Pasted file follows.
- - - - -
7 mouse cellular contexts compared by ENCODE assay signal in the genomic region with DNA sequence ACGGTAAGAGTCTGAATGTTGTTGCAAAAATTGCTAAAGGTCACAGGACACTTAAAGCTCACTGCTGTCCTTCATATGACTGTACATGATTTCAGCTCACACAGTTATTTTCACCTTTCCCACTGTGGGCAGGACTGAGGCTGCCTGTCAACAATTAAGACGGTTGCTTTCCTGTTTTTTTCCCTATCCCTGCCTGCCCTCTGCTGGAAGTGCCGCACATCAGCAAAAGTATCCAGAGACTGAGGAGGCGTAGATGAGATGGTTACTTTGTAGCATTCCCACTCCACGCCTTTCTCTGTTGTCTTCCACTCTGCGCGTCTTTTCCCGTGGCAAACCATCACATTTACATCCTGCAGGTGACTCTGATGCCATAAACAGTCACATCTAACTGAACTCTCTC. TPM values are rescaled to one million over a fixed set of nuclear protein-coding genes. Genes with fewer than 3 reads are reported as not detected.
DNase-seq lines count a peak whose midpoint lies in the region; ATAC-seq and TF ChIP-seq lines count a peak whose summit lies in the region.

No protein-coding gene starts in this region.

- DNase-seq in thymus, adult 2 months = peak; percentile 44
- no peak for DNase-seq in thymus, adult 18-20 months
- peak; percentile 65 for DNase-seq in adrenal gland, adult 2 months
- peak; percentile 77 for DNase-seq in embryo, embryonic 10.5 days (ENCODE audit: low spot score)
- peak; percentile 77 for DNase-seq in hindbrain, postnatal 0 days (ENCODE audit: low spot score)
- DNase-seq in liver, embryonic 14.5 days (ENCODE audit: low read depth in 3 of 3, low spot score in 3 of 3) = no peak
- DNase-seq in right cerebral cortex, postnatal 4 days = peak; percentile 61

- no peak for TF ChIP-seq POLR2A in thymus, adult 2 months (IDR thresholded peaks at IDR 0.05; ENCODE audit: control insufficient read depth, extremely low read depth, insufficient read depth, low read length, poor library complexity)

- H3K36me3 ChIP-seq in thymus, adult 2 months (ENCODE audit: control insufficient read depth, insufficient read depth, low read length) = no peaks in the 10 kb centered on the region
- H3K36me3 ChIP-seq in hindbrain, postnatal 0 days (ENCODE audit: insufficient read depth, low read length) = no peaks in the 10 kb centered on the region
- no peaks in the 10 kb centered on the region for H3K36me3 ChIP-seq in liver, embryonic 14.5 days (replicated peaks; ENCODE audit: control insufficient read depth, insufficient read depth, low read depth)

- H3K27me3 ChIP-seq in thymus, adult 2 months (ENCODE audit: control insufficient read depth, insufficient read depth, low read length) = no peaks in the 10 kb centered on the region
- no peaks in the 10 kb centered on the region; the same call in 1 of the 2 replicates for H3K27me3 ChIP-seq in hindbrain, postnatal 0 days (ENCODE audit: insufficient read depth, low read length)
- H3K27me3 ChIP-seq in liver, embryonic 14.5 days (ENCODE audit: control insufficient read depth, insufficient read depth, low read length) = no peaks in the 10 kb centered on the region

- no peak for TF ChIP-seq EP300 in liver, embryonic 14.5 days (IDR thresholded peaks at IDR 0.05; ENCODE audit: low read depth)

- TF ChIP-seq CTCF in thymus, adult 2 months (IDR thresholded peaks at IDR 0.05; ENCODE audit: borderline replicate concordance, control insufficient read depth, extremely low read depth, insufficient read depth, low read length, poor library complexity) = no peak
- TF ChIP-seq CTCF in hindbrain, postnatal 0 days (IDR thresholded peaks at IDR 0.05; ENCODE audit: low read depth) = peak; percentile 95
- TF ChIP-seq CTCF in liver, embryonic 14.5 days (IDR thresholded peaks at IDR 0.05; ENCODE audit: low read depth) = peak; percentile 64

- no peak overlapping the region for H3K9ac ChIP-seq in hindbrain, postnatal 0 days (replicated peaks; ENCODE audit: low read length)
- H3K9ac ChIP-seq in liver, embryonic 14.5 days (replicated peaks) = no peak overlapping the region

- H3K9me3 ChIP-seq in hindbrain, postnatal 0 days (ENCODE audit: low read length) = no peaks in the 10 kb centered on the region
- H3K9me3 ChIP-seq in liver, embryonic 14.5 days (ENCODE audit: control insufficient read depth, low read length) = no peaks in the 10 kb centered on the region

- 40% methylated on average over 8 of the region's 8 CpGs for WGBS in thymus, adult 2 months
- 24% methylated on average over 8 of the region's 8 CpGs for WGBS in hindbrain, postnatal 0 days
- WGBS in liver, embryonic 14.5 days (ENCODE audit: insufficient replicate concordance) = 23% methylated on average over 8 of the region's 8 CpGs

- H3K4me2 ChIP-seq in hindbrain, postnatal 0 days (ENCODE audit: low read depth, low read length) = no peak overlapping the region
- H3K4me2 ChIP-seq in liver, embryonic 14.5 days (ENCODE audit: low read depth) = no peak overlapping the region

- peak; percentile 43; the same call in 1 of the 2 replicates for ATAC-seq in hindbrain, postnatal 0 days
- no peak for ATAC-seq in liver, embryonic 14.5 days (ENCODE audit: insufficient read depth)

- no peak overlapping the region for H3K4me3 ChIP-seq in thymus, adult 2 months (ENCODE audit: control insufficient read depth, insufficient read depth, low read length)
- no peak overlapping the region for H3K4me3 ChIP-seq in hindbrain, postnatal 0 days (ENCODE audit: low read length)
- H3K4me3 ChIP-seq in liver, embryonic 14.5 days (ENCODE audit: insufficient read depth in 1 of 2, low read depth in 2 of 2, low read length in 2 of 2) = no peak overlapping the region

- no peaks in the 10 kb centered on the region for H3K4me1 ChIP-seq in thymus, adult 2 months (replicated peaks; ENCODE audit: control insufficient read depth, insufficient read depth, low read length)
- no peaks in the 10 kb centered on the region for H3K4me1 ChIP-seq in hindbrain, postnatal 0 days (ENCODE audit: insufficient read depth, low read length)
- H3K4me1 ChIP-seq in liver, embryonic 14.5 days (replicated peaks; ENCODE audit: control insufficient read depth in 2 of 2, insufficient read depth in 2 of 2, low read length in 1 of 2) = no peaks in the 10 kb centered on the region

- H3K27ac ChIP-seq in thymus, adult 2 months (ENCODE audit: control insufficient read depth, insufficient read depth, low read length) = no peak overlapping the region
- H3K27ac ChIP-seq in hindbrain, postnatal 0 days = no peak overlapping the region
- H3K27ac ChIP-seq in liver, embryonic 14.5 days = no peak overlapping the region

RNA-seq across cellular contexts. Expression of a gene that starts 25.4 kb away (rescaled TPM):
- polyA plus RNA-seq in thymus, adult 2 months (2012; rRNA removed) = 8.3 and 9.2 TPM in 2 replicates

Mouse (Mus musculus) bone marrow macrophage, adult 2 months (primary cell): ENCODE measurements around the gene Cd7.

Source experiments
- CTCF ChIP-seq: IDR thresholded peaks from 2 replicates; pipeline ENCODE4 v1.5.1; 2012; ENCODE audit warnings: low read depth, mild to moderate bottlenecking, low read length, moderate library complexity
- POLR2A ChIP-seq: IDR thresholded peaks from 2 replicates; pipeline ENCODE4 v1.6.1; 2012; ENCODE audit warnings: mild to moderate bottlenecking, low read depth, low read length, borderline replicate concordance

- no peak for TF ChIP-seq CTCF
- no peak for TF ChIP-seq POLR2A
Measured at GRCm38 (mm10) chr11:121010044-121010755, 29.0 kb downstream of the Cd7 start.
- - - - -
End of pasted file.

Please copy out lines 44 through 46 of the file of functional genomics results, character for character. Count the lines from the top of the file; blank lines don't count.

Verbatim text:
Mouse (Mus musculus) bone marrow macrophage, adult 2 months (primary cell): ENCODE measurements around the gene Cd7.

Source experiments
- CTCF ChIP-seq: IDR thresholded peaks from 2 replicates; pipeline ENCODE4 v1.5.1; 2012; ENCODE audit warnings: low read depth, mild to moderate bottlenecking, low read length, moderate library complexity